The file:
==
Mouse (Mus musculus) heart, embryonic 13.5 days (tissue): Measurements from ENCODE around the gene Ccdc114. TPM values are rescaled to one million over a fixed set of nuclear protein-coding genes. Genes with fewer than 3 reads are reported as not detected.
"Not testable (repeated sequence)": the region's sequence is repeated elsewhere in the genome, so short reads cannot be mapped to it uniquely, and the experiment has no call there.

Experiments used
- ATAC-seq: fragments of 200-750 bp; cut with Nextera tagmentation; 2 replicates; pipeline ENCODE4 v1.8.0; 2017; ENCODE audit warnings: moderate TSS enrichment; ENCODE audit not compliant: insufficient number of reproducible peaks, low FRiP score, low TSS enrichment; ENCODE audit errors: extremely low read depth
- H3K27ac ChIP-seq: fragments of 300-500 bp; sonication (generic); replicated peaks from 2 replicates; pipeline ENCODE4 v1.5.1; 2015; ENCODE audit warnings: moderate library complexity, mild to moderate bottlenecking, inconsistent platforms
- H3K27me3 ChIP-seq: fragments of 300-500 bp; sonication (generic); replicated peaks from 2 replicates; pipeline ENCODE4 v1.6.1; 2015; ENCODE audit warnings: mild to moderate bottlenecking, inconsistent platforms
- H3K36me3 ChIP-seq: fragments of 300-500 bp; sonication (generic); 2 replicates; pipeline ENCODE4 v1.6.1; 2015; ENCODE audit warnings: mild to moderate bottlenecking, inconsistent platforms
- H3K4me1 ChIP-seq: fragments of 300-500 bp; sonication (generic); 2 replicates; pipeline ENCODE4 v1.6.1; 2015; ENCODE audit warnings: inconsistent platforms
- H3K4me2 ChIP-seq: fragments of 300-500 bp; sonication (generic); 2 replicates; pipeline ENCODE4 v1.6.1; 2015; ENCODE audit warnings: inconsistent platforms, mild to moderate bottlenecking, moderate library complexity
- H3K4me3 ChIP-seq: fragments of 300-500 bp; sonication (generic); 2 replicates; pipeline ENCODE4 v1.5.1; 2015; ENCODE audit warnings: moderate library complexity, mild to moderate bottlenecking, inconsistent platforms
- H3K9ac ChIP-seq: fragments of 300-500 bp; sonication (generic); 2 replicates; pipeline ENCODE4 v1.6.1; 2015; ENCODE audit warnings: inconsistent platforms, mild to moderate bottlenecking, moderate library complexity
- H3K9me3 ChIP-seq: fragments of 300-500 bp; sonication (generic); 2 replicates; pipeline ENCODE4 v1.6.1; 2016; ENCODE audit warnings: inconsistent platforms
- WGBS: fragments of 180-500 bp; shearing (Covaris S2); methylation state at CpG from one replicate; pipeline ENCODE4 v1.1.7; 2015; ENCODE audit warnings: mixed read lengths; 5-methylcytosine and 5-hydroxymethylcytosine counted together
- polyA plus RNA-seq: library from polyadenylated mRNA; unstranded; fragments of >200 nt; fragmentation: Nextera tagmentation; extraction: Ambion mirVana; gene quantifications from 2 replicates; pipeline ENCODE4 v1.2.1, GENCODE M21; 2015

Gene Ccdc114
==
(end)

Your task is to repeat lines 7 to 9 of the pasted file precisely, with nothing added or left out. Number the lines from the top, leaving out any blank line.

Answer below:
- H3K36me3 ChIP-seq: fragments of 300-500 bp; sonication (generic); 2 replicates; pipeline ENCODE4 v1.6.1; 2015; ENCODE audit warnings: mild to moderate bottlenecking, inconsistent platforms
- H3K4me1 ChIP-seq: fragments of 300-500 bp; sonication (generic); 2 replicates; pipeline ENCODE4 v1.6.1; 2015; ENCODE audit warnings: inconsistent platforms
- H3K4me2 ChIP-seq: fragments of 300-500 bp; sonication (generic); 2 replicates; pipeline ENCODE4 v1.6.1; 2015; ENCODE audit warnings: inconsistent platforms, mild to moderate bottlenecking, moderate library complexity